In summary, the following remains to be noted:
- The plasma osmolality is the most important measured variable for the assessment of internal water balance (between ICF and ECF), while the monitoring of body weight is the most useful parameter for the evaluation of external fluid balance (intake and excretion)
- In euglycemic patients and with normal renal function, changes in plasma osmolality usually follow any changes in Na+ concentration in a parallel fashion
- Knowledge of the simultaneously determined Na+ value is therefore an important differential diagnostic criterion for the clinical assessment of the measured osmolality. Urea and glucose are clinically relevant only if present at abnormally high concentrations.
Plasma osmolality is determined by the physiological solutes Na+, Cl–, HCO3–, glucose and urea. Since every Na+ is accompanied by an anion, only Na+, urea and glucose have to be measured for the calculation of osmolality /, /.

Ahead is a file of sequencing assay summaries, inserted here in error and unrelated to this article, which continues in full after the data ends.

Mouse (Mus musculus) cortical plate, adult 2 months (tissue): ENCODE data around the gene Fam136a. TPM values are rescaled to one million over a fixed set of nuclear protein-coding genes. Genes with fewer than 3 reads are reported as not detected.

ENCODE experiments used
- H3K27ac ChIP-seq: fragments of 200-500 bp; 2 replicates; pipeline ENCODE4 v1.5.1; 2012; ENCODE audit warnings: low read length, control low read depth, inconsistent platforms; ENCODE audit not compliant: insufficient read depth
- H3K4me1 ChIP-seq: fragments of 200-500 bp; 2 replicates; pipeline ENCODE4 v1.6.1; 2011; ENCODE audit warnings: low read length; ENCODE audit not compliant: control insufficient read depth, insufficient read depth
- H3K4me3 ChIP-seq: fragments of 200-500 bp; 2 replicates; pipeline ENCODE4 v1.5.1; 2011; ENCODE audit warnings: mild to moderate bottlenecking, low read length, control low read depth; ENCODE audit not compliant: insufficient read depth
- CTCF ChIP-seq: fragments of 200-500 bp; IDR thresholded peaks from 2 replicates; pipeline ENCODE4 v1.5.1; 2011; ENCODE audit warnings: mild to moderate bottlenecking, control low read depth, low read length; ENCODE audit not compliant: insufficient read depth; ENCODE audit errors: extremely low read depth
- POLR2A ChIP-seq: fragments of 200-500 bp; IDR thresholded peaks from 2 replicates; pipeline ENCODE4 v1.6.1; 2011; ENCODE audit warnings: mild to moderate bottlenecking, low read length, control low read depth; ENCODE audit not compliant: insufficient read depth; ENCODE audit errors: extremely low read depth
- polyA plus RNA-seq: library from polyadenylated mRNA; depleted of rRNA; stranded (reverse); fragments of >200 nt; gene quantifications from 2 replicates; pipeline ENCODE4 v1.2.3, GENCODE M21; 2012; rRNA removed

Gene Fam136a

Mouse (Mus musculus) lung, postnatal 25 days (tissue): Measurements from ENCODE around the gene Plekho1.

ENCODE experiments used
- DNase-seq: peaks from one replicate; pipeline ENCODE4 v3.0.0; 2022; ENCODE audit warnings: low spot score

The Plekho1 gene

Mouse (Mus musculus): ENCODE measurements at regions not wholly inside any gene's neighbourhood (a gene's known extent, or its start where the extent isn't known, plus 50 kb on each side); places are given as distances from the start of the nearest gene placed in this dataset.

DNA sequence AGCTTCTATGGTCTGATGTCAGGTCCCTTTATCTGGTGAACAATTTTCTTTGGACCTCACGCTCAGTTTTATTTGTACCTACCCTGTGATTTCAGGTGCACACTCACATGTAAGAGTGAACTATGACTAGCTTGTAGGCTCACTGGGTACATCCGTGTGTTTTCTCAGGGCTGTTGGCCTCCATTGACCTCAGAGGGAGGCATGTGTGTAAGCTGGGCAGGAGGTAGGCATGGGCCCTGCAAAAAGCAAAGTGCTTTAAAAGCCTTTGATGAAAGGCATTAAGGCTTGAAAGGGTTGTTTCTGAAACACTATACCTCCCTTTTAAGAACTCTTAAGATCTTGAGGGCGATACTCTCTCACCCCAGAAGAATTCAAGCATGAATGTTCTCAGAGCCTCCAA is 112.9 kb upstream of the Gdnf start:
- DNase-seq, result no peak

An osmolal gap between measured and calculated osmolality is encountered, if a hyper osmolar state occurs in the presence of other solutes, in addition to Na+, Cl–, HCO3–, glucose and urea.
The osmolal gap is the difference between the serum osmolarity measured by the freezing-point depression and the serum osmolarity estimated from the equation given in the section "calculation of osmolality".
Osmolal gap (mmol/kg) = Measured osmolality – calculated osmolality
An osmolal gap is present in conditions where the measured osmolality exceeds the calculated one by > 10 mmol/kg (sensitivity 100%, specificity 86%)
- In intoxications for the recognition and monitoring of exogenous low molecular weight substances which lead to a rise in plasma osmolality such as ethanol, methanol, ethylene glycol, isopropanol, dichloromethane
- In metabolic diseases as an indication of enhanced formation of endogenous substances like ketone bodies and organic acids.
The measurement of urine osmolality is an important investigation for the assessment of free water formation by the kidney and is indicated for the evaluation of increased urine volume /, /. See ). It is necessary to differentiate between renal concentrating defects with, generally, a urine volume of less than 2 liters/24 h, and polyuria due to osmotic diuresis or water diuresis with a urine volume of ≥ 2.5–3 liters/24 h.